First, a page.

The statement said, "Businessmen need to get a certificate of origin from the Chamber of Commerce for goods to be sent to the south of Cyprus or a third country for consumption. There is also need to get a certificate of health for some agricultural products. An application form will be acquired from the Chamber of Commerce as of August 23rd in order to get a certificate of origin, and necessary information like the name of the producer, seller of the good, the name and address of the purchaser, the definition of the good, its weight, and number of packages will be filled in this form."

    Officials of the Turkish Cypriot Chamber of Commerce would visit the producer companies after they applied to get a certificate of origin for their export to see whether or not the good was produced in the Turkish Cypriot side, and whether or not the good complied with certain criteria, the statement said.

    The statement noted that the regulation foresaw several rules for exports of potatoes. Accordingly, Turkish Cypriots can export only the potatoes cultivated by seeds brought from EU countries or Switzerland.

    The Turkish Cypriots could start exporting potatoes in 2005 the soonest, the statement pointed out.

    In its statement, the Turkish Cypriot Chamber of Commerce said that ready-to-wear products manufactured in the areas of Cyprus under Turkish occupation by thread brought from Turkey could be exported also after a certificate of origin was acquired.

    The Chamber of Commerce noted that the regulation on direct trade that foresaw the occupied areas to use its own ports for exportation of goods, and the regulation on financial assistance to the occupied areas were being prepared, adding that legal problems with these regulations had not been overcome yet.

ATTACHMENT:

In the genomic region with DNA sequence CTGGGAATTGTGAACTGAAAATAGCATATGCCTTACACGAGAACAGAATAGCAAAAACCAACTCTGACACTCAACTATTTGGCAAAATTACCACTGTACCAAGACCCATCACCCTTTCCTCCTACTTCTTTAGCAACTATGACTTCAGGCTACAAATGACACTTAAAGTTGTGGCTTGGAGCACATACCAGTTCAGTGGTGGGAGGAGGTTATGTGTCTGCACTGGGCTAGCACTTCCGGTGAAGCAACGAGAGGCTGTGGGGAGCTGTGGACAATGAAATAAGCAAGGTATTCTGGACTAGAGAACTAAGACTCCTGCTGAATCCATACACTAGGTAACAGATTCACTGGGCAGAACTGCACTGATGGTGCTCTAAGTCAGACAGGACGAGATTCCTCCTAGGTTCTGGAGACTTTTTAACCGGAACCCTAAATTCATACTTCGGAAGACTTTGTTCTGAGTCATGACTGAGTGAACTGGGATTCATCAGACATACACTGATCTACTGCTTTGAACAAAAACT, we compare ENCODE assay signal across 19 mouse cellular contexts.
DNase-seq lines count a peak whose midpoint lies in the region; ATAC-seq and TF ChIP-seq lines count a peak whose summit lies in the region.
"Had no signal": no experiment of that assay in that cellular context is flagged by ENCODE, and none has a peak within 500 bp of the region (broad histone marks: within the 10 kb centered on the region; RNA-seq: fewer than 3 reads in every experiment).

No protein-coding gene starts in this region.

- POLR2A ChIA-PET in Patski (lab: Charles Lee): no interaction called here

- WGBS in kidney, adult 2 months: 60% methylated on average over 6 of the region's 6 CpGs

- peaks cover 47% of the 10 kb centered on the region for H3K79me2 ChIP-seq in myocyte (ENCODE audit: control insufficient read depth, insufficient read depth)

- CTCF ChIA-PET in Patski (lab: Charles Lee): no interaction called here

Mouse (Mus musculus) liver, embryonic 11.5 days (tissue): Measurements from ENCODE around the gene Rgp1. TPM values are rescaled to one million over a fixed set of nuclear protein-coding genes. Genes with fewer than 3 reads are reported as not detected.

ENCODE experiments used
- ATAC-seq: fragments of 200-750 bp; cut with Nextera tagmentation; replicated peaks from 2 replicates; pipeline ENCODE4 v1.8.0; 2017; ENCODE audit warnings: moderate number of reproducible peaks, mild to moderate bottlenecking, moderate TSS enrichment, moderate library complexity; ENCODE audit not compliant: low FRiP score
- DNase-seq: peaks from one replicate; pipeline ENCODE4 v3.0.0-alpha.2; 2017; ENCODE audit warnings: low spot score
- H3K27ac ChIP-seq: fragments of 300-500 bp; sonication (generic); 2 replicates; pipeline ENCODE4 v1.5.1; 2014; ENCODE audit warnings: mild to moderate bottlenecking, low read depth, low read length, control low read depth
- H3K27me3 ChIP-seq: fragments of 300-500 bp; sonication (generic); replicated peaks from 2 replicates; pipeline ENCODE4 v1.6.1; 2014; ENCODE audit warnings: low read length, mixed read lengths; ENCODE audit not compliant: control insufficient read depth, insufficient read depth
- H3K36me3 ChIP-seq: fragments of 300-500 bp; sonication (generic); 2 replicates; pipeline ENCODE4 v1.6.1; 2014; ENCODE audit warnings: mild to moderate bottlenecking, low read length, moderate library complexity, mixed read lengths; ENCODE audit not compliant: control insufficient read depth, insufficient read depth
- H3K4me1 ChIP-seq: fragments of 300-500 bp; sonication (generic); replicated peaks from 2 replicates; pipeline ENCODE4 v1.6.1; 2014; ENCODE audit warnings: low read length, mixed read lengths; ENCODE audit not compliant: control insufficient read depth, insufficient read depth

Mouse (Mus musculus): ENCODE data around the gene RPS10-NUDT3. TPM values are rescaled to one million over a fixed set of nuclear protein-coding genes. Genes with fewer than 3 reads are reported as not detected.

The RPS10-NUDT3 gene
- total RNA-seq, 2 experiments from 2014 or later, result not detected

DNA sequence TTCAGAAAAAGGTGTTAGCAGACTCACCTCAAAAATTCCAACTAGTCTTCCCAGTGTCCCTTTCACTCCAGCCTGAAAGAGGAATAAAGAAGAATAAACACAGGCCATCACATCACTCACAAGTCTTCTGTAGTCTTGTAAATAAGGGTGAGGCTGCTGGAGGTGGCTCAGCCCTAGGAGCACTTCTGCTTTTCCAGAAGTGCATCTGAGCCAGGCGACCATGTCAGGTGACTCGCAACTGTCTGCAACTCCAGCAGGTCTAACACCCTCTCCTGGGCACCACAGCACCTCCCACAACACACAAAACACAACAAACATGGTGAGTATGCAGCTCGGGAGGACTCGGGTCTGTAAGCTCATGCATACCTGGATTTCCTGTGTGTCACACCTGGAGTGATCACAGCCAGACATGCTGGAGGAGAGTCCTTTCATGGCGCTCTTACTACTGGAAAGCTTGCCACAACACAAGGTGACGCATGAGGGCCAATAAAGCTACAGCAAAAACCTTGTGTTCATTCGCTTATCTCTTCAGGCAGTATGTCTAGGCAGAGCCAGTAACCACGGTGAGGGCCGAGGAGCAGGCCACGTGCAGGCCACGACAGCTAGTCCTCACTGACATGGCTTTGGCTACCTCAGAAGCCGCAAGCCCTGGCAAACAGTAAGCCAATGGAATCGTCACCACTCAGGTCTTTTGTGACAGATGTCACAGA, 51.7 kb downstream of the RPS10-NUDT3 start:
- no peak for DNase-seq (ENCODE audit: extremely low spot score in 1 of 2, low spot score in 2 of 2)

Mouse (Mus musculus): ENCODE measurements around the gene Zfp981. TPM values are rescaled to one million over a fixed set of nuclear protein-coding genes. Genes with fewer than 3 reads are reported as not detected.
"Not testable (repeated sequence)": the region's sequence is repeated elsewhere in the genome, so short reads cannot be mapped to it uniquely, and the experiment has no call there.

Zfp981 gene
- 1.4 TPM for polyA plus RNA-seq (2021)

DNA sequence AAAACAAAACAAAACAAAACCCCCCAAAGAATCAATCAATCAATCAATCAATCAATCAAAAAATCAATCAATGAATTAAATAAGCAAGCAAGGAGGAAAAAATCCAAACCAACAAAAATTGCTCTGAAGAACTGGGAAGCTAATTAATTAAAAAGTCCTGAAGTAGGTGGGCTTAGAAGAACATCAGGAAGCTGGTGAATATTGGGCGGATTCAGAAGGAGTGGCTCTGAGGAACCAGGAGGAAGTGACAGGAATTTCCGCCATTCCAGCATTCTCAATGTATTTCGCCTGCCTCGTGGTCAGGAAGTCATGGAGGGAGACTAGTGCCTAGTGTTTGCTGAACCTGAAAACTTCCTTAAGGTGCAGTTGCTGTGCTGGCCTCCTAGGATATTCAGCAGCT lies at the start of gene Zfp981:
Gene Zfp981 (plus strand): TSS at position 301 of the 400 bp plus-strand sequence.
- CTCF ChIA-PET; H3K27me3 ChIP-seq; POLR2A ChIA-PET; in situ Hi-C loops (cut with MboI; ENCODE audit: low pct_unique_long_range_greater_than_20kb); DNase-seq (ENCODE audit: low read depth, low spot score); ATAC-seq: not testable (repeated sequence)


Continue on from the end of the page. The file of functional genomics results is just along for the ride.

On the other hand, the Republic of Cyprus has taken the necessary measures for efficient operation of the regulation, sources said, concludes Ankara Anatolia.

    [05] Turkey uneasy because its plans to legalize the faits accomplis of the illegal invasion and occupation of EU territory have been stalled

    Istanbul Radikal newspaper (21/08/04) publishes an interview with the Turkish Foreign Minister Abdullah Gul in column by Murat Yetkin under the title: "Gul: EU's Cyprus stance is causing uneasiness".

    "Foreign Minister Abdullah Gul has disclosed that the stance of the EU Council on Cyprus is causing uneasiness in Ankara. In a statement to Radikal Gul said that Europe must keep its promises on Cyprus and that, "despite the continuing sincere efforts," a sense that the Turkish side is being stalled has emerged. Gul also said that the isolation of the Turkish Cypriots must end in order for Ankara "not to lose its vision."

    The picture that emerged from the meeting Gul held with TRNC [Turkish Republic of Northern Cyprus] Prime Minister Mehmet Ali Talat and Foreign Minister Serdar Denktas at the Turkish Foreign Ministry on August 18 is partly responsible for these remarks. This meeting, which came on the footsteps of a two-and-a-half-hour meeting Talat had with Prime Minister Recep Tayyip Erdogan at the latter's house in Istanbul on August 14, was initially seen as a gathering to assess the situation. However the duration of the meeting--five hours though originally scheduled for only two hours--and the identity of its participants implied that it would have political ramifications.